This is another type of extrusive
igneous rock -- rock which when molten, erupts to the surface of
the world, and then cools relatively quickly. Consequently, it is fine-grained.
Molten rhyodacite is also very thick and viscous, and contains dissolved
gases. When the pressure above it is released, it erupts violently, causing
explosive ash flows.
When this same type of rock cools slowly, deep underground, it forms with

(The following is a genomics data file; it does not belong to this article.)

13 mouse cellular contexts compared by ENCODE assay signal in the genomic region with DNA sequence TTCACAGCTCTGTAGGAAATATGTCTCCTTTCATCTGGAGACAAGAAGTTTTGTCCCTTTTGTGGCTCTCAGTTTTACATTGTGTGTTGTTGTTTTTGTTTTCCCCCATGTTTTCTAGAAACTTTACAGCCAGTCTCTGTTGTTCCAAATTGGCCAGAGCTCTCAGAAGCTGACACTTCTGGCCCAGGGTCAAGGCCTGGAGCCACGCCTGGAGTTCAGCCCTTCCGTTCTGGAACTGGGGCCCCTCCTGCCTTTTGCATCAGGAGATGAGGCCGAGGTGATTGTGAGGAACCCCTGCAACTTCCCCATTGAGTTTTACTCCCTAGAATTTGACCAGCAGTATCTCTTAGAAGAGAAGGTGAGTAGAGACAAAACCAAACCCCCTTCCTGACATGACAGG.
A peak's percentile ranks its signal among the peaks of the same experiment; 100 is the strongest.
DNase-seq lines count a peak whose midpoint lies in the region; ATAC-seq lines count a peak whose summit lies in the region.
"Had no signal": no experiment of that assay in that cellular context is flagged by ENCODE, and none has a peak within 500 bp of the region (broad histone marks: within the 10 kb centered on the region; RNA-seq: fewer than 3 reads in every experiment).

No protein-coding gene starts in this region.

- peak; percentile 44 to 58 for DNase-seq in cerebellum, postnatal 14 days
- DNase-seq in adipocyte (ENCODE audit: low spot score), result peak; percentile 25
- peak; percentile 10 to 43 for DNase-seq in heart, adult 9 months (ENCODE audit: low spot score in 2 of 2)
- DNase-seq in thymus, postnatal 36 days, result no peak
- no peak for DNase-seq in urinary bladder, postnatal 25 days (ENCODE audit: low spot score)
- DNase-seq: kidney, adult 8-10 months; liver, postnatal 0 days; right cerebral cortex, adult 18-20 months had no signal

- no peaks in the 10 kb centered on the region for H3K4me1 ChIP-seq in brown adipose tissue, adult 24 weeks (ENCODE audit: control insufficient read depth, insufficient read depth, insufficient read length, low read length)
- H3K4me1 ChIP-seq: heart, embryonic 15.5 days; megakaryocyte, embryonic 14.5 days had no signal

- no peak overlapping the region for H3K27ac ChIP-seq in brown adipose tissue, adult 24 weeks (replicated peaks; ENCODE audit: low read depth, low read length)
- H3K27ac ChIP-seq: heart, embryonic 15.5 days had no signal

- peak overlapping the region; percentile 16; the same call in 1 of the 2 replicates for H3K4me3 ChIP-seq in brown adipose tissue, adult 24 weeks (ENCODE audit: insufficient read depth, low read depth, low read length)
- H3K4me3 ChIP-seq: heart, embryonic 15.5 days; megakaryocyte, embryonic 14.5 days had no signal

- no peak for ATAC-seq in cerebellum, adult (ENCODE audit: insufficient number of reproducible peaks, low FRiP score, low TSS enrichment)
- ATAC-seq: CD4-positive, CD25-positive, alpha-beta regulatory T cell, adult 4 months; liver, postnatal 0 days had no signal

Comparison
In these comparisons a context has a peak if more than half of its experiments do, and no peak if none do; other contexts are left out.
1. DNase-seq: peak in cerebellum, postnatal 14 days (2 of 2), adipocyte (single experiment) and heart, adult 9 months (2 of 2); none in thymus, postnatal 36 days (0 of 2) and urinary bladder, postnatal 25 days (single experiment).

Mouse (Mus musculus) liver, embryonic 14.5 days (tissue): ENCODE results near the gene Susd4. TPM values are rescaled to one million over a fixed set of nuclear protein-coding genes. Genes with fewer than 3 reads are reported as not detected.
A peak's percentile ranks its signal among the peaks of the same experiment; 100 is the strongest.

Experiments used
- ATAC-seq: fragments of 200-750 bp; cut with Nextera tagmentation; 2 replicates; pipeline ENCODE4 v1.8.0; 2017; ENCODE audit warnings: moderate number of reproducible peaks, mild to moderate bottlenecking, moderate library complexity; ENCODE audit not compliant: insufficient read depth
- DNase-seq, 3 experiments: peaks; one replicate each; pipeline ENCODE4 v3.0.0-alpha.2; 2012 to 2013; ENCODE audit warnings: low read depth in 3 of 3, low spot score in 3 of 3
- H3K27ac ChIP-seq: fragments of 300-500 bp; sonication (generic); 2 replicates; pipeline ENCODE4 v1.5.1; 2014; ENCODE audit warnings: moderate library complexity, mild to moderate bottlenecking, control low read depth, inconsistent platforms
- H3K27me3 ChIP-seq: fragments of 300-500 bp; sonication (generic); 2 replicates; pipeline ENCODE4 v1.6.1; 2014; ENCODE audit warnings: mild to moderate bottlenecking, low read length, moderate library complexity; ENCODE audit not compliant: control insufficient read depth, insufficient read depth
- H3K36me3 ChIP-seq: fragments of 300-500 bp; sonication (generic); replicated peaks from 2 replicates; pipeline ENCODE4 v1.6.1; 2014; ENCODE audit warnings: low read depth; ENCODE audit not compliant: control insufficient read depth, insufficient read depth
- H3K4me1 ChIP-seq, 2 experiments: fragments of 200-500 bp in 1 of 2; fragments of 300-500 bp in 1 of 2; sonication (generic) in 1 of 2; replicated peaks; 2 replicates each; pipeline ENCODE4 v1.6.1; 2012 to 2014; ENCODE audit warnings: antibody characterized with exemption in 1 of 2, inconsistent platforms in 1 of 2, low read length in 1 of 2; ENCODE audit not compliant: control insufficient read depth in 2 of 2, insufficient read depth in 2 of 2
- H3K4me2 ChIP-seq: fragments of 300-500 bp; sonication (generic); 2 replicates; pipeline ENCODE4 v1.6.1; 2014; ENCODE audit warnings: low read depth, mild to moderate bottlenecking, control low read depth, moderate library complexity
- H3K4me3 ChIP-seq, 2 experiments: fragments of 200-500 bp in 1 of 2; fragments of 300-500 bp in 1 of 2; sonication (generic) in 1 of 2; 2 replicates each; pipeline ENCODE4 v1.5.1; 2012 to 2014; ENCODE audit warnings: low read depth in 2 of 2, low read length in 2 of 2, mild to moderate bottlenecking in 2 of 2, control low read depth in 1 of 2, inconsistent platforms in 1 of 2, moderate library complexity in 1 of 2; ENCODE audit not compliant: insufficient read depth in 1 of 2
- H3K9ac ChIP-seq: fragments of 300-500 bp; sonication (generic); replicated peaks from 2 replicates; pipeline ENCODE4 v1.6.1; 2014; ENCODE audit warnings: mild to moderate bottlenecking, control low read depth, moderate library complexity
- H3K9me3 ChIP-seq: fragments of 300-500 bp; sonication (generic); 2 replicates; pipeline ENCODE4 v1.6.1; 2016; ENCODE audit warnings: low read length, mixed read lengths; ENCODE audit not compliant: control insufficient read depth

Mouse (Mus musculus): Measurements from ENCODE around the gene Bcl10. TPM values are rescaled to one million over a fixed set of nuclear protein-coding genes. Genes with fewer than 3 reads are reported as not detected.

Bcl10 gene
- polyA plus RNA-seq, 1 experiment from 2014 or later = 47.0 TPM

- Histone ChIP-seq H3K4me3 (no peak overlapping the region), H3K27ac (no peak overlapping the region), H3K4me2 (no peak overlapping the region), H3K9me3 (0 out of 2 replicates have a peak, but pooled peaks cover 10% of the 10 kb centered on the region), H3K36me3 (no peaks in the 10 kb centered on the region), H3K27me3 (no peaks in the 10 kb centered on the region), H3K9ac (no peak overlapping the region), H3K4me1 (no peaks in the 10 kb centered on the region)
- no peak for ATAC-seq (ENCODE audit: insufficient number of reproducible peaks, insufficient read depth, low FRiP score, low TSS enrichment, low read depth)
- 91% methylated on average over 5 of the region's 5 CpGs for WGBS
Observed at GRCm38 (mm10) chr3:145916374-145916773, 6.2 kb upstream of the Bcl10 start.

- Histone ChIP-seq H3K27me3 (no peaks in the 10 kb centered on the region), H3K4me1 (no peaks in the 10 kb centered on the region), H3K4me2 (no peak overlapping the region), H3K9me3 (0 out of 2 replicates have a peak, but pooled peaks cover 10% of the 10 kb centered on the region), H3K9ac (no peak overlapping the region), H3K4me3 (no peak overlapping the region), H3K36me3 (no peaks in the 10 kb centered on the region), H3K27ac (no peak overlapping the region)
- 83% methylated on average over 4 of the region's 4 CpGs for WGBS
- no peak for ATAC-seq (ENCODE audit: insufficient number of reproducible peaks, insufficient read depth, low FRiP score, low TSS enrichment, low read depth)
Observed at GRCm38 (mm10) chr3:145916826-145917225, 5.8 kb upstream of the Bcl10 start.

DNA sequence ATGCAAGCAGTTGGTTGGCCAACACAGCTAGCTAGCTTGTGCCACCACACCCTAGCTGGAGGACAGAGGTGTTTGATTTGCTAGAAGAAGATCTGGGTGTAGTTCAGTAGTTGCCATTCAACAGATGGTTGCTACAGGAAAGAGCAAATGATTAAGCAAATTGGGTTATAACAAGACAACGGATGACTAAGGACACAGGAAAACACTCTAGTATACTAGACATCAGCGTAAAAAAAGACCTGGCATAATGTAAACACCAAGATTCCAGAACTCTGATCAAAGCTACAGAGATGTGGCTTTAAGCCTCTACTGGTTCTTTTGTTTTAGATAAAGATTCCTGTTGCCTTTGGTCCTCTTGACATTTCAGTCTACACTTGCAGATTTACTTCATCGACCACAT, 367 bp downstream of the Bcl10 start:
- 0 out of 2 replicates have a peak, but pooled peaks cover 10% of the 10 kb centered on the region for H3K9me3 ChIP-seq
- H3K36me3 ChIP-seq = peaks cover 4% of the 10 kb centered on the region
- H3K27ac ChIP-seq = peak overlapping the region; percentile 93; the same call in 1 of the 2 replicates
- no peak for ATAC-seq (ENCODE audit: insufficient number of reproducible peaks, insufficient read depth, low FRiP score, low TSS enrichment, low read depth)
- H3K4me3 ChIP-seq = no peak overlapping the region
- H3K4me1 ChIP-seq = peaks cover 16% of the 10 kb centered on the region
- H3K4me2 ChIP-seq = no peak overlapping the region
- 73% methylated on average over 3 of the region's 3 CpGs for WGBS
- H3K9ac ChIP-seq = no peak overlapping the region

larger crystals within, and is called granodiorite, an intrusive
For those of you technically disposed, rhyodacite is approximately 2/3
plagioclase (Ca-rich feldspar), 1/3 orthoclase (K-rich feldspar), with minor amounts of
quartz and other accessory minerals. It occurs with rhyolite
in the Superstition Mountains, and is usually light in color inside.
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